The terraform import command allows you to import into HashiCorp Terraform resources that already existed previously in the provider we are working with, in this case AWS. However, it only allows you to import those records one by one, with one run of terraform import at a time. This, apart from being extremely tedious, in some situations becomes impractical. This is the case for the records of a Route53 DNS zone. The task can become unmanageable if we have multiple DNS zones, each one with tens or hundreds of records. In this article I offer you a bash script that will allow you to import in Terraform all the records of a Route53 DNS zone in a matter of seconds or a few minutes.
DanielHow to quickly import all records from a Route53 DNS zone into Terraform
Last December Amazon announced its new EBS gp3 volumes, which offer better performance and a cost saving of 20% compared to those that have been used until now (gp2). Well, after successfully testing these new volumes with multiple clients, I can do nothing but recommend their use, because they are all advantages and in these 2 and a half months that have passed since the announcement I have not noticed any problems or side effects.
DanielScript to automatically change all gp2 volumes to gp3 with aws-cli
One of the biggest annoyances when working with AWS and your Internet connection has a dynamic IP is that when it changes, you immediately stop accessing to all servers and services protected by an EC2 security group whose rules only allow traffic to certain specific IP’s instead of allowing open connections to everyone (0.0.0.0.0/0).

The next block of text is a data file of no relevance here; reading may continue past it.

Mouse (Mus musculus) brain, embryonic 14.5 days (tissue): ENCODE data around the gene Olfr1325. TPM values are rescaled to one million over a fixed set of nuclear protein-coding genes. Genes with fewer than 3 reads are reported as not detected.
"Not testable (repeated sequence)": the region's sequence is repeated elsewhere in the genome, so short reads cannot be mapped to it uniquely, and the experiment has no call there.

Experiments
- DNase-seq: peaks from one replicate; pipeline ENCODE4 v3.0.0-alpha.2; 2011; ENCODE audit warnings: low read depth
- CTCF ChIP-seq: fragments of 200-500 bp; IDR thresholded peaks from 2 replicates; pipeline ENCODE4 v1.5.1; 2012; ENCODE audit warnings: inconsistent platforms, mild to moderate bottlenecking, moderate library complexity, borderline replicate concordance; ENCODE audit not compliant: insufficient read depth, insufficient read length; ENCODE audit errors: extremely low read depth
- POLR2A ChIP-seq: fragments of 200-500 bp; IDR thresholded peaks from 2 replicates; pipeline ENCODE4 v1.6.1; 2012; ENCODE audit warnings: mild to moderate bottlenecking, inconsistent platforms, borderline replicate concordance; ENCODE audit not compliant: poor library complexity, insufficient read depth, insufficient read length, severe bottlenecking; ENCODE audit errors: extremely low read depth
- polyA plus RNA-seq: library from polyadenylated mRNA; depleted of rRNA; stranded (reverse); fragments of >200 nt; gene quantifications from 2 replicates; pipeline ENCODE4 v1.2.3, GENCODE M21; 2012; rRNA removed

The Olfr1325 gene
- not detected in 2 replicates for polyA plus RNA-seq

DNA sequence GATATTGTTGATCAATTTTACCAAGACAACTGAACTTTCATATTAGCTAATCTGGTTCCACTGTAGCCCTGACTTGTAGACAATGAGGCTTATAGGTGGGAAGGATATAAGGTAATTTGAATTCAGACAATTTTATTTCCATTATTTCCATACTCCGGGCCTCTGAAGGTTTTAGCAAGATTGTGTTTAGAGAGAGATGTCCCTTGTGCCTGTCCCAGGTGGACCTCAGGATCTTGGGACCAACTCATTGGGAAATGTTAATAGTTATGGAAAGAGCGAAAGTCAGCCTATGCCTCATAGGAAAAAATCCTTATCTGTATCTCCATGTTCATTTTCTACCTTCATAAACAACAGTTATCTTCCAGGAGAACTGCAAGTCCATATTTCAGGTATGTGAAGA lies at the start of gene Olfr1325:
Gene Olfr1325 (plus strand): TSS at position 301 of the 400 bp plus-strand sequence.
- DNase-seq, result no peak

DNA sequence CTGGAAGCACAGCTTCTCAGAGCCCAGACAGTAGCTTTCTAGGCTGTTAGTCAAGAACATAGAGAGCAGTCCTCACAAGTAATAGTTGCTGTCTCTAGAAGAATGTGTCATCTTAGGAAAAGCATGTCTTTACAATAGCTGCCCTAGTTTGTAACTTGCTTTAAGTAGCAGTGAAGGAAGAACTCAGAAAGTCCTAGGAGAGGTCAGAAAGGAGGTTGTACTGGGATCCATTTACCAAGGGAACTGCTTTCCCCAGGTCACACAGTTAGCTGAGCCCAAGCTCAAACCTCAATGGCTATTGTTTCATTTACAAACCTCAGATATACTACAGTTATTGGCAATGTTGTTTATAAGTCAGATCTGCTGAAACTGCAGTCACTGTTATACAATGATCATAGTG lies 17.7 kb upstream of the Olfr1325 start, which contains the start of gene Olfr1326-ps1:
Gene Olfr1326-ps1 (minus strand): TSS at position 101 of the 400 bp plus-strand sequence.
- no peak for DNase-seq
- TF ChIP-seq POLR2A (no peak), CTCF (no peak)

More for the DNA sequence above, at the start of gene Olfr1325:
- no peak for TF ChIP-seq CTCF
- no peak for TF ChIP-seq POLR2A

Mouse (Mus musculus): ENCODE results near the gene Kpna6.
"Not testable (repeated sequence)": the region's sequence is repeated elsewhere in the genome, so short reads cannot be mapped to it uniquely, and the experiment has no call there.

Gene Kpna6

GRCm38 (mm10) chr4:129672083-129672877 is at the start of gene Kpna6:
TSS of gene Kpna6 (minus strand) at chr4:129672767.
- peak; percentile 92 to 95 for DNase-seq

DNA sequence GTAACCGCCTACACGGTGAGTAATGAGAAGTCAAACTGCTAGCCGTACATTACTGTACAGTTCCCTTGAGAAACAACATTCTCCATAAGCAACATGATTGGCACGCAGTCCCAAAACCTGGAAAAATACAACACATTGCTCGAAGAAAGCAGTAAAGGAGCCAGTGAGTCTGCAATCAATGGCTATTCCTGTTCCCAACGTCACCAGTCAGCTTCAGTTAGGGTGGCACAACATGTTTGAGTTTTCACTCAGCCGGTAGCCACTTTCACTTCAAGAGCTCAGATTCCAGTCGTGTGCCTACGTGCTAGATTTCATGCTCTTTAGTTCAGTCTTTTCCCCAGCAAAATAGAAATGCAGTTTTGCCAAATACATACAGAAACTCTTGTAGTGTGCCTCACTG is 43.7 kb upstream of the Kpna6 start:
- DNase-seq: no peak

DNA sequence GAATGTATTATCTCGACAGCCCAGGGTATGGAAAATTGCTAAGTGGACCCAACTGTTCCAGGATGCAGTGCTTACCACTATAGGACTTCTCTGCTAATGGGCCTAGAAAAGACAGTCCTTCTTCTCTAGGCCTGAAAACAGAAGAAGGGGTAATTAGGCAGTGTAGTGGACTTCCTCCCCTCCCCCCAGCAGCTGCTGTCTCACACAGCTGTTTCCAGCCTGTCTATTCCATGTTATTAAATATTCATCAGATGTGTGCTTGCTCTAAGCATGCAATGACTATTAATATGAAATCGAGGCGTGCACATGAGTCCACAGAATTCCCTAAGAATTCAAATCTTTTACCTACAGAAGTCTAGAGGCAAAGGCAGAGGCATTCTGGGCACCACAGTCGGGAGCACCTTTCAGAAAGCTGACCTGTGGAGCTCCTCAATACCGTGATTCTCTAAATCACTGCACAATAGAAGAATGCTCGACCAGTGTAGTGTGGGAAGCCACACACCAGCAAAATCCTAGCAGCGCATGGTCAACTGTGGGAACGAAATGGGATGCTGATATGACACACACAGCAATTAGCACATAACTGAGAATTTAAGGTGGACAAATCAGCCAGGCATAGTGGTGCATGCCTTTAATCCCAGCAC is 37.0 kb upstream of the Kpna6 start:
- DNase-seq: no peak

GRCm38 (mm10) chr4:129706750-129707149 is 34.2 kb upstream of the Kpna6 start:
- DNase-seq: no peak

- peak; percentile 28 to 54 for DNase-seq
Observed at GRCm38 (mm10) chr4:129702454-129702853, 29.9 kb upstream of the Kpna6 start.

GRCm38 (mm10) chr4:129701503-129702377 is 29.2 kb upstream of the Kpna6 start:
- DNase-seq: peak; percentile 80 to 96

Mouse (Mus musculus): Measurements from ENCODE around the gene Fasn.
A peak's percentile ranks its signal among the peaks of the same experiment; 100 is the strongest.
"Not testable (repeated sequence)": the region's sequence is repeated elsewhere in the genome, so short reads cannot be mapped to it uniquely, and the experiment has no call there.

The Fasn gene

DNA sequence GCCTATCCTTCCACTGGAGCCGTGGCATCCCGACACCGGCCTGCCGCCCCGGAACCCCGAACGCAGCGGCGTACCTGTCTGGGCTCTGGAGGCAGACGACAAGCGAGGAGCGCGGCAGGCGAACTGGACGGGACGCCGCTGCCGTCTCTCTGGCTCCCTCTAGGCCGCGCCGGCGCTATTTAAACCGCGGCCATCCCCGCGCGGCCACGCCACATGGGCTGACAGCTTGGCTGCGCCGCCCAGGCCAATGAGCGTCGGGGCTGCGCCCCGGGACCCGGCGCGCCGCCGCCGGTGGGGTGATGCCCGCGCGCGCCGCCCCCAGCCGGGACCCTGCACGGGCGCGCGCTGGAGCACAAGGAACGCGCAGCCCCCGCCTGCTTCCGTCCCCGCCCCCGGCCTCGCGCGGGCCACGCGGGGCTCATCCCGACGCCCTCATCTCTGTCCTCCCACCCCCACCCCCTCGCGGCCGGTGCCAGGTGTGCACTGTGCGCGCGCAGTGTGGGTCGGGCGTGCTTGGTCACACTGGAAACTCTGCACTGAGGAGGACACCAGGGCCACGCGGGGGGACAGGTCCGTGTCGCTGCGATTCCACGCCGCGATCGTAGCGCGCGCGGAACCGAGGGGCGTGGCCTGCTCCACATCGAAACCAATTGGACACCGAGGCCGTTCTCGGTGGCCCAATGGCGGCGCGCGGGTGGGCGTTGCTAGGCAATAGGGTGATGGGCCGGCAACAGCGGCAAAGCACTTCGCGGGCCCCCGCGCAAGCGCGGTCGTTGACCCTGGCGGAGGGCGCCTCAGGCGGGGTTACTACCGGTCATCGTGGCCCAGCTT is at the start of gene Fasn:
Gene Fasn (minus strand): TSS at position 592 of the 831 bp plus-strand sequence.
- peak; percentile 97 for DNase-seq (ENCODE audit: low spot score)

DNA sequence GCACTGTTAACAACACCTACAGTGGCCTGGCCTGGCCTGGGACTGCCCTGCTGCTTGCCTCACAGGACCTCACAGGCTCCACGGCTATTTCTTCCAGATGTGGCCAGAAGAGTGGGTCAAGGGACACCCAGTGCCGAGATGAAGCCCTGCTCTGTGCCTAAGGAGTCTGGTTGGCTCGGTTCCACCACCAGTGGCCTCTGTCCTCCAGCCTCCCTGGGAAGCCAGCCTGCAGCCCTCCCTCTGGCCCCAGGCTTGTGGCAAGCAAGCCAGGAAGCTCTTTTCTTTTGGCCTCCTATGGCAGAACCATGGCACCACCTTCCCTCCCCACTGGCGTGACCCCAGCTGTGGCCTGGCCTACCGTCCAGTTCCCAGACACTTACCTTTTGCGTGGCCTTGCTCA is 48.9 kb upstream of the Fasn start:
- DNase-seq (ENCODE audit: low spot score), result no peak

DanielHow to automatically update all your AWS EC2 security groups when your dynamic IP changes
There are many people and companies that due to the coronavirus crisis (Covid-19) are being forced to adopt different forms of remote working these days. As an architect of cloud solutions (Cloud Computing) and freelance system administrator I have been working this way successfully for many years, so some of them are asking me during the last days advice on what strategies to follow and what useful applications exist to manage to telecommuting efficiently. That is why I decided to go a step further and write this article in which I compile a series of recommendations and tools that I hope will help many people who are forced to perform their work remotely from home in these new coronavirus era. However I also hope all those people and companies that see an opportunity in all this and choose to bet definitely for remote work, either partially or fully, will find it useful too.
Daniel15 Tips and 15 Tools for Successful Remote Working in the Coronavirus Era